The Garden Guide

Book: Landscape Gardening in Japan, 1912
Chapter: Chapter 2. Garden Stones

Masculine and feminine stones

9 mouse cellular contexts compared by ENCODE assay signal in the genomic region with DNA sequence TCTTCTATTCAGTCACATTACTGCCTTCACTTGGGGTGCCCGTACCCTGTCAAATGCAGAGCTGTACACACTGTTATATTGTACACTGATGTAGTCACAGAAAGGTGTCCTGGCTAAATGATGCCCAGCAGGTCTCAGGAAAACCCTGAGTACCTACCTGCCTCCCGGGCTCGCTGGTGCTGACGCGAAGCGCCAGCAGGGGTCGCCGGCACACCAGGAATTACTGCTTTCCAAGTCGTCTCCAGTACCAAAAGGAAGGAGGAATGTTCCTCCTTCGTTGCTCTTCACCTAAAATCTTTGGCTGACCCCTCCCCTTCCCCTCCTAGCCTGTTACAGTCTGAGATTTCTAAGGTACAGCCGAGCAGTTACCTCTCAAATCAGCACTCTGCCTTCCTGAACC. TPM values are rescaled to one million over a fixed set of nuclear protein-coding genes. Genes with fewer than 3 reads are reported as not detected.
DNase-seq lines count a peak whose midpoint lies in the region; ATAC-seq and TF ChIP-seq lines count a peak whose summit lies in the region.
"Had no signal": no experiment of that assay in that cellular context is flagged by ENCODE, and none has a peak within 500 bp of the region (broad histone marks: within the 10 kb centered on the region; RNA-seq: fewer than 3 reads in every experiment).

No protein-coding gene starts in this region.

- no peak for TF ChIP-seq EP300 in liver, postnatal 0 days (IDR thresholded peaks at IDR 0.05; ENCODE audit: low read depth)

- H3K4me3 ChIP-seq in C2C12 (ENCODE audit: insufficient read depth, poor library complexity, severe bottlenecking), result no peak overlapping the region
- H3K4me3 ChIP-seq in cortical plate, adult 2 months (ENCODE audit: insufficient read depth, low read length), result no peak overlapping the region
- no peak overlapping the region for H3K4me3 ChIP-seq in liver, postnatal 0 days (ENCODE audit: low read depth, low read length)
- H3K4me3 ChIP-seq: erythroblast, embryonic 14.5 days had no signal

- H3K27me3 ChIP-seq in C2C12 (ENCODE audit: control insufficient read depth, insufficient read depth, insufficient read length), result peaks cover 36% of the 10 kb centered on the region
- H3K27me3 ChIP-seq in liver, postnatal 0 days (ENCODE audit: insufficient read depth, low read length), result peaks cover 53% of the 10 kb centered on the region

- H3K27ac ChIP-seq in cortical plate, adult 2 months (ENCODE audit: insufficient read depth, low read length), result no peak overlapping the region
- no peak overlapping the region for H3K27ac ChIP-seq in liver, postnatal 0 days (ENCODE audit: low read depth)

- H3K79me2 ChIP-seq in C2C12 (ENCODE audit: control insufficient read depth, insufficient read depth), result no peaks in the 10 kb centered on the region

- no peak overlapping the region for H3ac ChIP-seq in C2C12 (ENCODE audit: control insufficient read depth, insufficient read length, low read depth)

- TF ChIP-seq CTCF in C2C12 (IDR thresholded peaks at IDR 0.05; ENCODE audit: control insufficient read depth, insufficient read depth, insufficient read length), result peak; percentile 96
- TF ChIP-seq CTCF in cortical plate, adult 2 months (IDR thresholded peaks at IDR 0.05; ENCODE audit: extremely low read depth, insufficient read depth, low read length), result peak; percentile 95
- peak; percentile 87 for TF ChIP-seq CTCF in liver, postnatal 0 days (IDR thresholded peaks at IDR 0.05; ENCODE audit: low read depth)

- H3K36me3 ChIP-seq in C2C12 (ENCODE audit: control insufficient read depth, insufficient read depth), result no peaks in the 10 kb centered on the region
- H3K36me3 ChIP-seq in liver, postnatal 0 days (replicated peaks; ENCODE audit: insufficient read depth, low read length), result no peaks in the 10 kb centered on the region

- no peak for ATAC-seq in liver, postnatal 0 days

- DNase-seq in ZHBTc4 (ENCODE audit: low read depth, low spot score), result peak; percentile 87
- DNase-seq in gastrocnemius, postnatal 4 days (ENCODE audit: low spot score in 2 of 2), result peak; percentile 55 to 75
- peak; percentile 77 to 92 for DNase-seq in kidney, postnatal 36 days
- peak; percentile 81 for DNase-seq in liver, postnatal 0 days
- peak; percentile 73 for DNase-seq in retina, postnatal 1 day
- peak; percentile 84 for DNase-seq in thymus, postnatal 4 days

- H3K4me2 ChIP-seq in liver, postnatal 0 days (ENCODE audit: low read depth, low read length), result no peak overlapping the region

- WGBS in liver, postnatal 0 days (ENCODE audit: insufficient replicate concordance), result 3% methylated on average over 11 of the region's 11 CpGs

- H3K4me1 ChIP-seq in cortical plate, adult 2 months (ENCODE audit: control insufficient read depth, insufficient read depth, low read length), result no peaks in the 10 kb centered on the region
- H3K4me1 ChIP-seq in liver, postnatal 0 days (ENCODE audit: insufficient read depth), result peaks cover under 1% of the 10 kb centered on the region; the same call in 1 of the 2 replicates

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Another favourite conceit is that of attributing sex to stones of different form in landscape. Thus is created an important ï¾µsthetic aid in maintaining fitting contrasts in compositions. Rocks and stones are combined in pairs of contrast. Generally speaking lofty masses are regarded as masculine when placed in apposition to lower masses, which are classed as feminine. Some stones, in which the nature of both sexes is supposed to be united, are used singly. There are, however, many rocks, such as those placed on the banks of garden streams or lakes, as well the smaller stones employed merely in an auxiliary manner, to which the idea of sex is not applied.